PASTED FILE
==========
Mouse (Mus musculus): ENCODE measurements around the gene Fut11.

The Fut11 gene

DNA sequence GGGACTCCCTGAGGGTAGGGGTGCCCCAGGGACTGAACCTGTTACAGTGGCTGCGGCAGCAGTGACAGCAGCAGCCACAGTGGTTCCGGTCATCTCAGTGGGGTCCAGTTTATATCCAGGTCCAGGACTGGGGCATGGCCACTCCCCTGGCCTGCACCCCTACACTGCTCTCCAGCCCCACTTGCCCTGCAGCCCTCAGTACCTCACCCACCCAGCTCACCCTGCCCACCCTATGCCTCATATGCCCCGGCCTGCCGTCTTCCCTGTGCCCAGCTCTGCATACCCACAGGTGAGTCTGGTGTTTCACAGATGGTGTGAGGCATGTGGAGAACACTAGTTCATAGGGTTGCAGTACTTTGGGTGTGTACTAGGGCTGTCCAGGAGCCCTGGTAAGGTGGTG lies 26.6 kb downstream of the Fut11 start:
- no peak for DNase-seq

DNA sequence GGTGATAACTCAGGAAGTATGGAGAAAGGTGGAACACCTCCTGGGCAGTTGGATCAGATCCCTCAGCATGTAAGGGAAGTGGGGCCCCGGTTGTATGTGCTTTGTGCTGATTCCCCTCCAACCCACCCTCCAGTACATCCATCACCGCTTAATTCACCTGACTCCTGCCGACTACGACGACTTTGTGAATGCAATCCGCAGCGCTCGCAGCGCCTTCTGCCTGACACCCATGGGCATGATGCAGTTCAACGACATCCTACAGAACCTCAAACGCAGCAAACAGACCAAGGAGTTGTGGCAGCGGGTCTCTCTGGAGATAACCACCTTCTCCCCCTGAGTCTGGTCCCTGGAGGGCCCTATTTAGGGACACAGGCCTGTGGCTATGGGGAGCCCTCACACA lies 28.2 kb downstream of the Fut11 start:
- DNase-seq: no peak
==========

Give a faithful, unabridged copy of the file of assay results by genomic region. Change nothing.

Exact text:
Mouse (Mus musculus): ENCODE measurements around the gene Fut11.

The Fut11 gene

DNA sequence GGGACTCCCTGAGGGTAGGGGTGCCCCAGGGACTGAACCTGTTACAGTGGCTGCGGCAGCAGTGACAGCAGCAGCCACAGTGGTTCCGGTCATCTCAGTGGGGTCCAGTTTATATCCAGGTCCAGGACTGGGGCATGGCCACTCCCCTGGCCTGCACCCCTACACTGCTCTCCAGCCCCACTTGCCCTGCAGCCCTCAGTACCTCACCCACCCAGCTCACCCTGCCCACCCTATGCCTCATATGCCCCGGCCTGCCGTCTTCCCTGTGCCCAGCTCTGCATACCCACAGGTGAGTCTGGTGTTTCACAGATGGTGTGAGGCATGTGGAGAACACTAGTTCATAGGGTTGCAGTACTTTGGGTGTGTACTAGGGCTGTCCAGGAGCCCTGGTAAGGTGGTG lies 26.6 kb downstream of the Fut11 start:
- no peak for DNase-seq

DNA sequence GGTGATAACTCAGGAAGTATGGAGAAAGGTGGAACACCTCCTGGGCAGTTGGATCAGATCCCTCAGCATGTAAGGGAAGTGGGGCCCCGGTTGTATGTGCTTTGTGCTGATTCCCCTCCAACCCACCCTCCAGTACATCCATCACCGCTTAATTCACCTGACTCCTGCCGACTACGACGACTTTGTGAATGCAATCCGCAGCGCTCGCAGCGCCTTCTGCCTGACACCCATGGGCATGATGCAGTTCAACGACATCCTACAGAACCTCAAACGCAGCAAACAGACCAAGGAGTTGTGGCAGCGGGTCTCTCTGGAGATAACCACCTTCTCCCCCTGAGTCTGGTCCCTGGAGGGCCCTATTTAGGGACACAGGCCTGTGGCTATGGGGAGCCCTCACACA lies 28.2 kb downstream of the Fut11 start:
- DNase-seq: no peak